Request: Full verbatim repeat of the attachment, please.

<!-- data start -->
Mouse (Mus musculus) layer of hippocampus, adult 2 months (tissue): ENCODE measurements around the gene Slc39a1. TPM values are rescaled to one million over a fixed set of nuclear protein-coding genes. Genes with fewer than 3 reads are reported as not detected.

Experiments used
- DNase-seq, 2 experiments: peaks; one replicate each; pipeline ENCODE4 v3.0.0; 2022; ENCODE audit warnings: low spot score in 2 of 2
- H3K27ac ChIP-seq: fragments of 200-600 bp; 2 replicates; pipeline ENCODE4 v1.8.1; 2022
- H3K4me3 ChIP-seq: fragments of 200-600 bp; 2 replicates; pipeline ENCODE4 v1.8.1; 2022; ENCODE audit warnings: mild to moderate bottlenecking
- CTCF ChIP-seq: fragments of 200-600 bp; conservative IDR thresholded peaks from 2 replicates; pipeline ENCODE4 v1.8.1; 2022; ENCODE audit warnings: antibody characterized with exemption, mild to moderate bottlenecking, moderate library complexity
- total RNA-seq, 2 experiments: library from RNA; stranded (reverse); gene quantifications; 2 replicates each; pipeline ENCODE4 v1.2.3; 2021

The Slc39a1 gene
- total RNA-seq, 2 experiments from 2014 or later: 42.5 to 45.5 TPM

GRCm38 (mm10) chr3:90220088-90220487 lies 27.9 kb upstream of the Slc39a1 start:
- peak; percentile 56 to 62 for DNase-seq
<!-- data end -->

Mouse (Mus musculus) layer of hippocampus, adult 2 months (tissue): ENCODE measurements around the gene Slc39a1. TPM values are rescaled to one million over a fixed set of nuclear protein-coding genes. Genes with fewer than 3 reads are reported as not detected.

Experiments used
- DNase-seq, 2 experiments: peaks; one replicate each; pipeline ENCODE4 v3.0.0; 2022; ENCODE audit warnings: low spot score in 2 of 2
- H3K27ac ChIP-seq: fragments of 200-600 bp; 2 replicates; pipeline ENCODE4 v1.8.1; 2022
- H3K4me3 ChIP-seq: fragments of 200-600 bp; 2 replicates; pipeline ENCODE4 v1.8.1; 2022; ENCODE audit warnings: mild to moderate bottlenecking
- CTCF ChIP-seq: fragments of 200-600 bp; conservative IDR thresholded peaks from 2 replicates; pipeline ENCODE4 v1.8.1; 2022; ENCODE audit warnings: antibody characterized with exemption, mild to moderate bottlenecking, moderate library complexity
- total RNA-seq, 2 experiments: library from RNA; stranded (reverse); gene quantifications; 2 replicates each; pipeline ENCODE4 v1.2.3; 2021

The Slc39a1 gene
- total RNA-seq, 2 experiments from 2014 or later: 42.5 to 45.5 TPM

GRCm38 (mm10) chr3:90220088-90220487 lies 27.9 kb upstream of the Slc39a1 start:
- peak; percentile 56 to 62 for DNase-seq